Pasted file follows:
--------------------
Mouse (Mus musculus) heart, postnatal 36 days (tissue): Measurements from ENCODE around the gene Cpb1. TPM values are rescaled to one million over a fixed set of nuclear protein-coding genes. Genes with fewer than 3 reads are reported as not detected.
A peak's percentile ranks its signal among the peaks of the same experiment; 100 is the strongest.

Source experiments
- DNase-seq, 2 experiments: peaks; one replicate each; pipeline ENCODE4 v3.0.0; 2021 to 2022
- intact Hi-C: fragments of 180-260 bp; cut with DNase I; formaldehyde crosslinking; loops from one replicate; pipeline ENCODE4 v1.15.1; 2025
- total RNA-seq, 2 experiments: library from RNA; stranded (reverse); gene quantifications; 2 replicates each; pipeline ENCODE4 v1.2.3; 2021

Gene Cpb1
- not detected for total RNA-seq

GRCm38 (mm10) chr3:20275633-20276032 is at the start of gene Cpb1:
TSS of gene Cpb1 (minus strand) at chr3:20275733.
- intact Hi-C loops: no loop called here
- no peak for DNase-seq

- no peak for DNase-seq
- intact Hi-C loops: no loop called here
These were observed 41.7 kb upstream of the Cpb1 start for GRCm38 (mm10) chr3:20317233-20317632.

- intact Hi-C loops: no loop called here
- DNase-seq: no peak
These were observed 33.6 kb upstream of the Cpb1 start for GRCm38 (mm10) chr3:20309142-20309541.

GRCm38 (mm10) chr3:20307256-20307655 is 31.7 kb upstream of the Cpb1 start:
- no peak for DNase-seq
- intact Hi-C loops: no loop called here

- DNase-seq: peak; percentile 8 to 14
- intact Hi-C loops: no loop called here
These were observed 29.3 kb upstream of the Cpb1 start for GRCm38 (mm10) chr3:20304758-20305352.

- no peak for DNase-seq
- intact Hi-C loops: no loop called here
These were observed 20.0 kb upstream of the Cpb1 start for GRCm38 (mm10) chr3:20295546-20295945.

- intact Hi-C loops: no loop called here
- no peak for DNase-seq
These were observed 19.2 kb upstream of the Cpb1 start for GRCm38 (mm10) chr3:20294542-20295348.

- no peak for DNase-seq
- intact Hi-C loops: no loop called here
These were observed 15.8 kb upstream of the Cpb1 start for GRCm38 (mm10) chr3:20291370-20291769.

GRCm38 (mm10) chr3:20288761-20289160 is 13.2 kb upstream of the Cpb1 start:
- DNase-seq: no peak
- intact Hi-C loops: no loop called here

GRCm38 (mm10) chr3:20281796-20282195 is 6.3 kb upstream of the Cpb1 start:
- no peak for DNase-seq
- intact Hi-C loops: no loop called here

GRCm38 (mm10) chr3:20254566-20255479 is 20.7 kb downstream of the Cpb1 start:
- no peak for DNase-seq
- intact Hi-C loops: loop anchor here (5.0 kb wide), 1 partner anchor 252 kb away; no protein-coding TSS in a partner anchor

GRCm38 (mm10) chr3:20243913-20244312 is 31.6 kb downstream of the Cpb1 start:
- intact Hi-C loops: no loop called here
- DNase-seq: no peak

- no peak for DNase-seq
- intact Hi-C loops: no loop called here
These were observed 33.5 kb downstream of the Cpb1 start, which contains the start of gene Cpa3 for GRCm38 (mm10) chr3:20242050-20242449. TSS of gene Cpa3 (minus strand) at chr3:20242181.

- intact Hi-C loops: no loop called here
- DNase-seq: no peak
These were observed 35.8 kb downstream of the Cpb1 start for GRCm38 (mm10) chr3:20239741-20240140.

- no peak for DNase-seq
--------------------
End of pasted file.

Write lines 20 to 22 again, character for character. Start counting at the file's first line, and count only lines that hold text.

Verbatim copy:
- no peak for DNase-seq
- intact Hi-C loops: no loop called here

- DNase-seq: peak; percentile 8 to 14